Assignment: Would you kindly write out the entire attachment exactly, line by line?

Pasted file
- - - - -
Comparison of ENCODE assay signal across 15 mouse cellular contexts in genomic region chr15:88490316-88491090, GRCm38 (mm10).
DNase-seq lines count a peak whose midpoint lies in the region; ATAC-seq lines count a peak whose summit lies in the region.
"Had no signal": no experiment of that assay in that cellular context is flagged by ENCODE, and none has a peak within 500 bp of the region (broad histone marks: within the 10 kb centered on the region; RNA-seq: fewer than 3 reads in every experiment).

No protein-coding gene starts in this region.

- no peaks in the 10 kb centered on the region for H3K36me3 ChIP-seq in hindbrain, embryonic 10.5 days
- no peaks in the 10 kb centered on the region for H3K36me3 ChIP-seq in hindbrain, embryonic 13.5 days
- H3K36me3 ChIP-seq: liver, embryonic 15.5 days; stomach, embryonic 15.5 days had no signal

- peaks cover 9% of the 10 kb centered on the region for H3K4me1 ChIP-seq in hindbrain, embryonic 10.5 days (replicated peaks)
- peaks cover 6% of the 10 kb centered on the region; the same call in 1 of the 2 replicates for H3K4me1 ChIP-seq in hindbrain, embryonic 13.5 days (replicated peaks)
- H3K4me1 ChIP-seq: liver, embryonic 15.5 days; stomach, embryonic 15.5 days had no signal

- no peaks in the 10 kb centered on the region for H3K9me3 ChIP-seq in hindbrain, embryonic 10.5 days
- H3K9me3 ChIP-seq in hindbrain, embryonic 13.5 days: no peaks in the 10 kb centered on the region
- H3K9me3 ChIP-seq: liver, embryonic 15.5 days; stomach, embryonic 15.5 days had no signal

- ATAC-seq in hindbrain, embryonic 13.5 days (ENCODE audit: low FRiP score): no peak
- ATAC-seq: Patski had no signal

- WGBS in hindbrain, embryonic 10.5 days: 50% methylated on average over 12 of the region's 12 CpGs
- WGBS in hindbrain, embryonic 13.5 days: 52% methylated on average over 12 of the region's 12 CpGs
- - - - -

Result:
Comparison of ENCODE assay signal across 15 mouse cellular contexts in genomic region chr15:88490316-88491090, GRCm38 (mm10).
DNase-seq lines count a peak whose midpoint lies in the region; ATAC-seq lines count a peak whose summit lies in the region.
"Had no signal": no experiment of that assay in that cellular context is flagged by ENCODE, and none has a peak within 500 bp of the region (broad histone marks: within the 10 kb centered on the region; RNA-seq: fewer than 3 reads in every experiment).

No protein-coding gene starts in this region.

- no peaks in the 10 kb centered on the region for H3K36me3 ChIP-seq in hindbrain, embryonic 10.5 days
- no peaks in the 10 kb centered on the region for H3K36me3 ChIP-seq in hindbrain, embryonic 13.5 days
- H3K36me3 ChIP-seq: liver, embryonic 15.5 days; stomach, embryonic 15.5 days had no signal

- peaks cover 9% of the 10 kb centered on the region for H3K4me1 ChIP-seq in hindbrain, embryonic 10.5 days (replicated peaks)
- peaks cover 6% of the 10 kb centered on the region; the same call in 1 of the 2 replicates for H3K4me1 ChIP-seq in hindbrain, embryonic 13.5 days (replicated peaks)
- H3K4me1 ChIP-seq: liver, embryonic 15.5 days; stomach, embryonic 15.5 days had no signal

- no peaks in the 10 kb centered on the region for H3K9me3 ChIP-seq in hindbrain, embryonic 10.5 days
- H3K9me3 ChIP-seq in hindbrain, embryonic 13.5 days: no peaks in the 10 kb centered on the region
- H3K9me3 ChIP-seq: liver, embryonic 15.5 days; stomach, embryonic 15.5 days had no signal

- ATAC-seq in hindbrain, embryonic 13.5 days (ENCODE audit: low FRiP score): no peak
- ATAC-seq: Patski had no signal

- WGBS in hindbrain, embryonic 10.5 days: 50% methylated on average over 12 of the region's 12 CpGs
- WGBS in hindbrain, embryonic 13.5 days: 52% methylated on average over 12 of the region's 12 CpGs